Although Mr. Trevino's behavior may have seemed, let's just say, 'unpalatable' in some respects; however, you've got to admit, his comments as well as those by Maximos bring quite a number of thought-provoking elements into these discussions, which is essentially in the very same light in which I hold yours and Kevin's.

More food for thought (even if they are from the disagreeable types) rather than the trite variety found in other foras. These often are rare pearls in the vast ocean of mediocrity.

Note to Mr. Trevino:

"Zippy"

"aristocles"

Okay -- you have a thing against pseudonyms; we. get. it.

Can we now dispense with the rather puerile behaviour manifested in these quotation marks?

It's getting a bit much here.

By all means, make your arguments, but don't be so crude as to inject such sophomoric sentiments in them as to belittle your opponents.

Aristocles:

My personal preference for Mr. Trevino's absence is not limited to merely the matter of the particular intransigent asininity I criticized in this thread and the snarky replies to my criticism.

Nothing personal, "aristocles" -- I just don't respect pseudonyms. And, for the record, I used to go by "tacitus."

Never saw a retraction....

That's true. You did see an explanation, though.

Bottom line, "Zippy," is that you appear to have some preexisting personal issue with me that you don't care to explain. That's fine in itself, but it's killing this thread. At a bare minimum, may I suggest you provide the requested clarification as to what, precisely, you're upset about here? Linking once more to your upthread comment clearly doesn't cut it. You've got the time and energy to snipe and gripe, so put it to constructive use!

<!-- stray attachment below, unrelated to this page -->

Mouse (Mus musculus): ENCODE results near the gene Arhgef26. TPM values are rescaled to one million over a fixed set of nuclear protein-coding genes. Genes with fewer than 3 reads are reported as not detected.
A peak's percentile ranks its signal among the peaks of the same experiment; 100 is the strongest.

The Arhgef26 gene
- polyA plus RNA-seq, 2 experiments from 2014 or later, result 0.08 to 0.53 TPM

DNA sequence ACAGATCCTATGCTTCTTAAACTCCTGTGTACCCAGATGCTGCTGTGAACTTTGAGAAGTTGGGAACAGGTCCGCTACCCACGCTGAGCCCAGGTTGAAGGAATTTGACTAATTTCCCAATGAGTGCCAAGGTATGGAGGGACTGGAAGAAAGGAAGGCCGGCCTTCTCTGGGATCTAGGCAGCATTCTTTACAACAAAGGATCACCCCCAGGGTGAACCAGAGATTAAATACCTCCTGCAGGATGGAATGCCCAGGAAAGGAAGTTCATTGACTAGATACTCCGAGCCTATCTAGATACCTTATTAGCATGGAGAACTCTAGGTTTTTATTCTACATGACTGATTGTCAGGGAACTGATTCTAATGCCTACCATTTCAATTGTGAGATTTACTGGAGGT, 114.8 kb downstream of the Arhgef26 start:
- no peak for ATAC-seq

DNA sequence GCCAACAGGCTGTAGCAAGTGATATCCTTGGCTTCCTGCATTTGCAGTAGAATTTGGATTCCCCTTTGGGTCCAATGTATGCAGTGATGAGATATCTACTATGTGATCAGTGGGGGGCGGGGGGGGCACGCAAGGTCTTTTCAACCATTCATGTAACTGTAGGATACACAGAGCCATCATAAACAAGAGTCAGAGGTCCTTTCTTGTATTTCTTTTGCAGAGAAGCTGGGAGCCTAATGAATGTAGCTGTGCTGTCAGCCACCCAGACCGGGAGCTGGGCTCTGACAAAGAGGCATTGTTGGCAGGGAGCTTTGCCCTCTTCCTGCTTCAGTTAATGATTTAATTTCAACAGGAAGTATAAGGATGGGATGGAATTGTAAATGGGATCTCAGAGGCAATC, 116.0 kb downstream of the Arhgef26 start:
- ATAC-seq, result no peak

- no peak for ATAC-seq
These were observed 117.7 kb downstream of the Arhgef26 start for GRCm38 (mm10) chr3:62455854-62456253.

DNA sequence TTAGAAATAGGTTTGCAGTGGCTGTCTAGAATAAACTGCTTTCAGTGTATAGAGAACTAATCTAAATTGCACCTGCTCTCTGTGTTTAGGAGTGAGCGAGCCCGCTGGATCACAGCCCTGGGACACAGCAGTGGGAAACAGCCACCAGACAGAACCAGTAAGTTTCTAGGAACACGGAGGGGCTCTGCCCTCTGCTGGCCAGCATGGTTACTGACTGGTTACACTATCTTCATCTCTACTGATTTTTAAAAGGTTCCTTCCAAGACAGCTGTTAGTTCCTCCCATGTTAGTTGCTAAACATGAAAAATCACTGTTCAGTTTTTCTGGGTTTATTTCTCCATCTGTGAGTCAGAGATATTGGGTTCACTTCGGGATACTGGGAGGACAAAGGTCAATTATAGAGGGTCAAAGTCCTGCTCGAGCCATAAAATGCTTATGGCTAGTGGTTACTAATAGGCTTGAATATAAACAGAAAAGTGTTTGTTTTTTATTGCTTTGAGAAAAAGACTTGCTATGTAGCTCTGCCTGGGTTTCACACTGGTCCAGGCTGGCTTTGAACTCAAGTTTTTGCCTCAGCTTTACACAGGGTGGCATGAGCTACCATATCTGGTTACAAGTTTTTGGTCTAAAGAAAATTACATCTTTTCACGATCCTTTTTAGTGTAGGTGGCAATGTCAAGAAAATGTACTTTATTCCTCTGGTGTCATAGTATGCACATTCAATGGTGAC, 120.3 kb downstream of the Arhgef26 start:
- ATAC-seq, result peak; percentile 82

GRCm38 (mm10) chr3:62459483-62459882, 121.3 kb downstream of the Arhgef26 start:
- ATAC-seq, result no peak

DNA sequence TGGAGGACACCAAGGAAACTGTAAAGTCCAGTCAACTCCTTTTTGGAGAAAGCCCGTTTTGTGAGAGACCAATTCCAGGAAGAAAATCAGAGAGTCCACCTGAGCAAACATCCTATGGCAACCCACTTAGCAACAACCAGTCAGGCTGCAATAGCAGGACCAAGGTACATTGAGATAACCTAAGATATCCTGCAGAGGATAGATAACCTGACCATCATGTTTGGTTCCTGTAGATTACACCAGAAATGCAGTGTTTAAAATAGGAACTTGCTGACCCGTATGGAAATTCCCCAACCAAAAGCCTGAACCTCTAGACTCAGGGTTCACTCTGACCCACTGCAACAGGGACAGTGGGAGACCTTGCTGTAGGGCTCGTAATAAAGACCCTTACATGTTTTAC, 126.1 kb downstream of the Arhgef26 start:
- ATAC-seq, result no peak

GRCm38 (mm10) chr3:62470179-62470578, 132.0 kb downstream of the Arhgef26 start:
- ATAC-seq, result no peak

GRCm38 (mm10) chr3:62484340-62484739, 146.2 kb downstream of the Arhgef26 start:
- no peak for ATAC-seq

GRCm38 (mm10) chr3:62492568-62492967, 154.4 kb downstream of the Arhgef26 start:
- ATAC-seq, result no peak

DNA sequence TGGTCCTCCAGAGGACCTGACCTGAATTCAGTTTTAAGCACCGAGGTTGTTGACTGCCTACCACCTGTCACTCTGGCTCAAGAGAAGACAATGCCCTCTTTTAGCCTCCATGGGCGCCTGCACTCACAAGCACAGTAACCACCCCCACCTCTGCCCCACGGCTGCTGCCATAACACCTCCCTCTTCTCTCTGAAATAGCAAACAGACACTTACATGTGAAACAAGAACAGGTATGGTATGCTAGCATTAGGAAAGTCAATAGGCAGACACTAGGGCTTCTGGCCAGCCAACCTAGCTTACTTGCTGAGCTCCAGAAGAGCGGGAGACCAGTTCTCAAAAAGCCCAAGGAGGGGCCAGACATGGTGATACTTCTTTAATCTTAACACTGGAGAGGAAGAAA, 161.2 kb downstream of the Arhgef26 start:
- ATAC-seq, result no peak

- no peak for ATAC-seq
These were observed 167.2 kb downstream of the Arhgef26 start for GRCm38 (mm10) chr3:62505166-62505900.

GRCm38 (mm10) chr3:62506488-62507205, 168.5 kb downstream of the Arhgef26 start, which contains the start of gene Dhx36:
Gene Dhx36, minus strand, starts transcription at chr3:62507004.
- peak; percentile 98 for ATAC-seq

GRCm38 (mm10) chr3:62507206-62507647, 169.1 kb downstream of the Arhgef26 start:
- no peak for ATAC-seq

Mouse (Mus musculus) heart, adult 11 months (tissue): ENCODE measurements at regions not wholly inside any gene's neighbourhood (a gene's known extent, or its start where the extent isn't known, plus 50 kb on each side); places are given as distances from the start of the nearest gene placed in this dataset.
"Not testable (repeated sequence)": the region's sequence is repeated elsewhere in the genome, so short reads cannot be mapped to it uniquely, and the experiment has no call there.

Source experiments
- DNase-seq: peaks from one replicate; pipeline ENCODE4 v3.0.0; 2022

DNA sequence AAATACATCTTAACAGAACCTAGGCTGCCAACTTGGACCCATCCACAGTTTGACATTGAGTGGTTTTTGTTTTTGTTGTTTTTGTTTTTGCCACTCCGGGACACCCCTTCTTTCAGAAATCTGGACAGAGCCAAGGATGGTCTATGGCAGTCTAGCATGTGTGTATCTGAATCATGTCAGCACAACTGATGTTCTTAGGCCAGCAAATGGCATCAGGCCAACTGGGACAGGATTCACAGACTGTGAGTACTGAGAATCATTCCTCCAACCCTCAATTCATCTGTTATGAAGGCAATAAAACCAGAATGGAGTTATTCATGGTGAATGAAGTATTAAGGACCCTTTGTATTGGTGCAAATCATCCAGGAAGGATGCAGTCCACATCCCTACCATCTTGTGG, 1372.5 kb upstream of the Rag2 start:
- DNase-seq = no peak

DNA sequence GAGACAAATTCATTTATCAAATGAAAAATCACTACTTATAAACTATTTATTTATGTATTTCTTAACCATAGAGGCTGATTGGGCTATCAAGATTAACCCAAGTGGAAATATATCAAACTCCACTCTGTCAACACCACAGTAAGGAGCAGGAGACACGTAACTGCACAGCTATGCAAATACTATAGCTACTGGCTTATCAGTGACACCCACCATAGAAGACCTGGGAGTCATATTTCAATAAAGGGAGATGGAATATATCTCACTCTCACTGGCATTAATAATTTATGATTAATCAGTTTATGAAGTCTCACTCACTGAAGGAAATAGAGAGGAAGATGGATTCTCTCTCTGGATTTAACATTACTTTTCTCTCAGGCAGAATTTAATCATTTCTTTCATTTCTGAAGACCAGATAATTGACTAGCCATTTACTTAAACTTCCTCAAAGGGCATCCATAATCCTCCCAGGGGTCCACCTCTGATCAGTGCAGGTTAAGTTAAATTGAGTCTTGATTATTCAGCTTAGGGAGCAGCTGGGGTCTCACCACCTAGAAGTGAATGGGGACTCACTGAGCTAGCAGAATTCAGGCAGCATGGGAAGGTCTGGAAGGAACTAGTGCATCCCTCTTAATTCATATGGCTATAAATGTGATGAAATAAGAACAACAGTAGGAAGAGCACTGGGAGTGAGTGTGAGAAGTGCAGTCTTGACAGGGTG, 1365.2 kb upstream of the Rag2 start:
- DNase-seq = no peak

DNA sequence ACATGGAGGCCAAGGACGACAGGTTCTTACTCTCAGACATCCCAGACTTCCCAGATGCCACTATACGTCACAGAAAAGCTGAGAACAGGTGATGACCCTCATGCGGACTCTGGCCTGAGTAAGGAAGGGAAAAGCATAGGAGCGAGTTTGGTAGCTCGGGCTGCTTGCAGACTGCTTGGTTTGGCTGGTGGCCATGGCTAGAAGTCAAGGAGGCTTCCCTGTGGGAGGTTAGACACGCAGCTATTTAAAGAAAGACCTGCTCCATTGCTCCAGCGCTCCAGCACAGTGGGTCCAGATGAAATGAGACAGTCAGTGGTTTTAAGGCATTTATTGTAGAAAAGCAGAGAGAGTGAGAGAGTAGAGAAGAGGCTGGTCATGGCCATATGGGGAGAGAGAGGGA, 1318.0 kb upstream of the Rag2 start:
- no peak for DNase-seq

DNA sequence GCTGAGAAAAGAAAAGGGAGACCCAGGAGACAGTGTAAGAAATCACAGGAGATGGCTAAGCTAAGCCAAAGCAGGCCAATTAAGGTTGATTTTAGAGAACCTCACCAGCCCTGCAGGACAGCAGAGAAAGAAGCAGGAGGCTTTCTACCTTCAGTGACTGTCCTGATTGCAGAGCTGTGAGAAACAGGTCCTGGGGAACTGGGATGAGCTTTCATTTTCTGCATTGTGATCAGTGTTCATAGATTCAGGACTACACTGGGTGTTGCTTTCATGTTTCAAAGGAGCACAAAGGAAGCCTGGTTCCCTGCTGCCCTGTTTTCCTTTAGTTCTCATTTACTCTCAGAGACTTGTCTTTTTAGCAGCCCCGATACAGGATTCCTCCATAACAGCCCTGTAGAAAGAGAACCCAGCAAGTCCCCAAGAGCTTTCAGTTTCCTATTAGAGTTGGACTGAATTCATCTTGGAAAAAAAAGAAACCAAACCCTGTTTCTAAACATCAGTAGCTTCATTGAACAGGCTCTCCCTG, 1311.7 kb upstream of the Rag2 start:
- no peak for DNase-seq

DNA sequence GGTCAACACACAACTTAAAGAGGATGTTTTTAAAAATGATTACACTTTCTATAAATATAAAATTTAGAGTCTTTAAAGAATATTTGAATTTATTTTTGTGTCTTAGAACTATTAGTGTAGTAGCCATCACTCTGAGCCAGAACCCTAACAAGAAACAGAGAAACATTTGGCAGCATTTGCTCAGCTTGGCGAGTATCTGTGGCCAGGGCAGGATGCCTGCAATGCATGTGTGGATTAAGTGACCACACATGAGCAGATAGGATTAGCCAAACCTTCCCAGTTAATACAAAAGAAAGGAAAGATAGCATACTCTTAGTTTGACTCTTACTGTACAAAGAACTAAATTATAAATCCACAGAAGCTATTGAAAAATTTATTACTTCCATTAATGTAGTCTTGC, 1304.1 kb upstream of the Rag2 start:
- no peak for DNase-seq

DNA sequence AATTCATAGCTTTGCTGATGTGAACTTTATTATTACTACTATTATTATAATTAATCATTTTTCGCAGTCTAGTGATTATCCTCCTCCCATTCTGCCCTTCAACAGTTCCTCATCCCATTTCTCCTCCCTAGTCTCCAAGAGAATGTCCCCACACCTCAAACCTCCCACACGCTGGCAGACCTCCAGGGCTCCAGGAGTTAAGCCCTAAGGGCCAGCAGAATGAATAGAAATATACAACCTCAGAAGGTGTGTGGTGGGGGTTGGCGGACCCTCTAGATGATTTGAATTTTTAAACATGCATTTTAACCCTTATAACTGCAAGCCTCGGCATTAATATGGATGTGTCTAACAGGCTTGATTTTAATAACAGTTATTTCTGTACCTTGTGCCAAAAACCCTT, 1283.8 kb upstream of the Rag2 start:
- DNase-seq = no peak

Nothing personal, "aristocles" -- I just don't respect pseudonyms.

That's well and fine (but to think this is coming from somebody who even admitted utilizing pseudnonyms in the past? Anyway...); however, if you would at least extend some semblance of courtesy to your opponents (i.e., Zippy), perhaps it would go a long way toward making a more convincing argument.

I admit, I get 'passionate' at times (Lydia could attest to this); yet, you seem to insist on taking this to a whole personal level with Zippy, as even evidenced by your latest comments.

I'm not upset in the slightest. I just (1) think the statement you made to Maximos, and "explained" without retracting, was asinine; and (2) prefer not to be in your company, especially here of all places.

If you had come respectfully with hat in hand and apology on lips it might be one thing, I suppose. But these are the very people whose group blog you just up and deleted one day, without so much as a warning to all of the contributors that it was going to happen, let alone a discussion.

Oh, and the next time you put a pseudonym in quotes I am going to delete the post, even though this isn't my thread, "Joshua", unless Maximos expressly asks me not to.

But these are the very people whose group blog you just up and deleted one day...

Hold on -- this actually happened?

If you had come respectfully with hat in hand and apology on lips it might be one thing, I suppose.

Apology for .... what?

But these are the very people whose group blog you just up and deleted one day, without so much as a warning to all of the contributors that it was going to happen, let alone a discussion.

This is just tremendously bizarre. For the record: the late, lamented Enchiridion Militis was no one's site but mine. Others were gracious enough to write on it, and I remain grateful for that. Before it was shut down, everyone was, in fact, notified, and given time to grab their data. If anyone complained that the time was insufficient, he or she did not complain to me -- I certainly would have given whatever time was requested.